Initial Value       0               1

                                                                  3
                                       1              1           2   = 1.5

                                                             81
                                       2              2      16   = 5.0625

                                                           2025
                                       3              3     64    = 31.640625
CS3911 Intro. to Numerical Methods with Fortran Final Solutions                                      7

         If you wish to do hand calculation, Ralston’s formula can be simplified to reduce com-
         putation effort. Since f (x, y) = xy and ∆ = 1, Ralston’s formula can be rewritten as
         follows:
                                          1          2        3     3
                           y(x + 1) = y + f (x, y) + f x + , y + f (x, y)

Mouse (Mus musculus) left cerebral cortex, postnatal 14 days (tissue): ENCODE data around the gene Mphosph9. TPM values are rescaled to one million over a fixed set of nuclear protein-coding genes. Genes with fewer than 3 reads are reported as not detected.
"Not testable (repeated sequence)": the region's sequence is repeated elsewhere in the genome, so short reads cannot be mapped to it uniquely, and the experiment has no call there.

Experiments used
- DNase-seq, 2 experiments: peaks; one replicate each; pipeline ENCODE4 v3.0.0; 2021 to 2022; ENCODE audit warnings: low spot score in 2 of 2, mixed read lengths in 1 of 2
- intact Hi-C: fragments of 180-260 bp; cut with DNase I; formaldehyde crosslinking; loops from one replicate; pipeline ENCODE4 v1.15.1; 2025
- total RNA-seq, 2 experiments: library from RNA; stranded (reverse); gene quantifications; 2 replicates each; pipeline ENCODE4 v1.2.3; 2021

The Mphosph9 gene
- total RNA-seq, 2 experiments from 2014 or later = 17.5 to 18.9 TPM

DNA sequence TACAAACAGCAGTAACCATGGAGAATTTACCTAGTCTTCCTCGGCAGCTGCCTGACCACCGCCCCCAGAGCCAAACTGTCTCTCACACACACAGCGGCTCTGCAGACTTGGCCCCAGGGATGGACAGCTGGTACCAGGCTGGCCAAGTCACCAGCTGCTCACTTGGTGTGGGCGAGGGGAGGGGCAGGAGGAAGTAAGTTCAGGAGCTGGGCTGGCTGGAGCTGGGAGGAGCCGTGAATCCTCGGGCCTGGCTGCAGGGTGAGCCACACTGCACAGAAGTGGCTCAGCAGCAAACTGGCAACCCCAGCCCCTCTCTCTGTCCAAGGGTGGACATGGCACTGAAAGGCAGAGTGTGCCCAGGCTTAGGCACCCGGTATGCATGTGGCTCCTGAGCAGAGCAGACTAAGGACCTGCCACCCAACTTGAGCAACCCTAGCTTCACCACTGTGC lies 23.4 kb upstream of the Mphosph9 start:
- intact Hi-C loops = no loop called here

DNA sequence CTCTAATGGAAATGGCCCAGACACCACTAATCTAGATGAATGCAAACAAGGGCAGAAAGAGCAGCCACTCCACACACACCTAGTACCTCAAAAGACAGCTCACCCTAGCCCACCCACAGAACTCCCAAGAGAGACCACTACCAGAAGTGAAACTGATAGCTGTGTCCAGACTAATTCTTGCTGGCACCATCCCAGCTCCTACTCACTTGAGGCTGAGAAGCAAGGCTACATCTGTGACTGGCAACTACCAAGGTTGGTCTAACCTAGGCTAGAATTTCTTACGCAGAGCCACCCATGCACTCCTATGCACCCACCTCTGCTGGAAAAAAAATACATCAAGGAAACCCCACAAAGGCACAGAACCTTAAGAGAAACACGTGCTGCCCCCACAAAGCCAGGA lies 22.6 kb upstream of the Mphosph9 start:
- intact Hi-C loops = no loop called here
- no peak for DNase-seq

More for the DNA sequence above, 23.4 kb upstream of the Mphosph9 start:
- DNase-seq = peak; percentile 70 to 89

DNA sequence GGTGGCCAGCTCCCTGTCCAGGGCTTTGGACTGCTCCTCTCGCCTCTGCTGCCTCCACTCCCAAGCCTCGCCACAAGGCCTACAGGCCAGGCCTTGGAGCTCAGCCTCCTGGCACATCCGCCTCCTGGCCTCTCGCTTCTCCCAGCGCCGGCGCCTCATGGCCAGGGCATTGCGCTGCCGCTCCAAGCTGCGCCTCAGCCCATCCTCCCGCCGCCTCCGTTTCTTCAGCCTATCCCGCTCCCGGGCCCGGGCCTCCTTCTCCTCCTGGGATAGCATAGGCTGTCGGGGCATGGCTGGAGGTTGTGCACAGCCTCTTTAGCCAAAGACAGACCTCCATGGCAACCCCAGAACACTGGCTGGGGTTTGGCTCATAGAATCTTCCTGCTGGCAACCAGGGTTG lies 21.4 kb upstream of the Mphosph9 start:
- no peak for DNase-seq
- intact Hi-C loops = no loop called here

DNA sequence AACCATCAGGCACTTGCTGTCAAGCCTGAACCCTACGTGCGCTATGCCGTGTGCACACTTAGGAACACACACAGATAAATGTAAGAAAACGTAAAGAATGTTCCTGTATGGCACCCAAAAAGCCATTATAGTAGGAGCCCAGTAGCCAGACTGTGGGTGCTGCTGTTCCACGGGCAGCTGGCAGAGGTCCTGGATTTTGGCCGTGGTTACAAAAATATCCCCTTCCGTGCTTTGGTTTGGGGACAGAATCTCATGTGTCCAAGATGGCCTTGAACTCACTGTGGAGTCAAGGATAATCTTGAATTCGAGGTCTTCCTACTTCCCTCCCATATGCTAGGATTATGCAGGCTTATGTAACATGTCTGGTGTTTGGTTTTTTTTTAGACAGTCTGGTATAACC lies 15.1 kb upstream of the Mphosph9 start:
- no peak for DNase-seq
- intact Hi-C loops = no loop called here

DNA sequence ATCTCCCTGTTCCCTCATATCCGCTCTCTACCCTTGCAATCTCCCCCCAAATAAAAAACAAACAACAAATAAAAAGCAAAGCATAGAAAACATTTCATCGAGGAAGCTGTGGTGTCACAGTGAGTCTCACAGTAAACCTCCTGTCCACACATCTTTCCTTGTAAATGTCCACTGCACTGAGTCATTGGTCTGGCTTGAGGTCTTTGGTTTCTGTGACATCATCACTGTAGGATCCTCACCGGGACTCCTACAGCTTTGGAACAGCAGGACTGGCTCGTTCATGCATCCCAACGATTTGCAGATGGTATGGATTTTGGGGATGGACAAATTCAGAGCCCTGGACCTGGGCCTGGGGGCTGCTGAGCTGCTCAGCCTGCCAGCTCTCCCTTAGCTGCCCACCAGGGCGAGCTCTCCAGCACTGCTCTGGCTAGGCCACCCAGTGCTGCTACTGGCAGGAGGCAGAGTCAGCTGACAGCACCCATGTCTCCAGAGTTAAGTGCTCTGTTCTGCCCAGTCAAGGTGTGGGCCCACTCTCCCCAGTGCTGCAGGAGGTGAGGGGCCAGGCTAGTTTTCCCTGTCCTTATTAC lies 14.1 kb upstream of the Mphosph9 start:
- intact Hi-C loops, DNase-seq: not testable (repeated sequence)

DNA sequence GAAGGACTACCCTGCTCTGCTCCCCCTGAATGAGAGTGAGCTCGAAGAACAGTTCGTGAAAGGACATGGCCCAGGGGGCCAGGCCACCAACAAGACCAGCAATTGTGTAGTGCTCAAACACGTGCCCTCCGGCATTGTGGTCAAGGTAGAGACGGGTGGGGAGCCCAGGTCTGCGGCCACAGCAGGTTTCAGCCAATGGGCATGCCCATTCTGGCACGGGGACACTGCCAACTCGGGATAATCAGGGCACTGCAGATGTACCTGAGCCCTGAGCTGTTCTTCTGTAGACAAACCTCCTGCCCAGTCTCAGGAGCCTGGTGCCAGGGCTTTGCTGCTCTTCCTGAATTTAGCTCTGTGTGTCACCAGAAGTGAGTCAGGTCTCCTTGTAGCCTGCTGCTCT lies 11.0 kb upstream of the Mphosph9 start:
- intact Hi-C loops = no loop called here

3          3        4     4
         The f (x, y) in 1 f (x, y) and 3 f (x, y) should be replaced by xy. This yields the following:
                         3              4

                                               1     2    3     3
                                 y(x + 1) = y + xy +   x + , y + xy
                                               3     3    4     4
         Since f (x, y) = xy (i.e., f (x, y) being the product of its two arguments), we have
                                     3     3         3                 3
                                f x + , y + xy = x +                y + xy
                                     4     4         4                 4
         As a result, Ralston’s formula becomes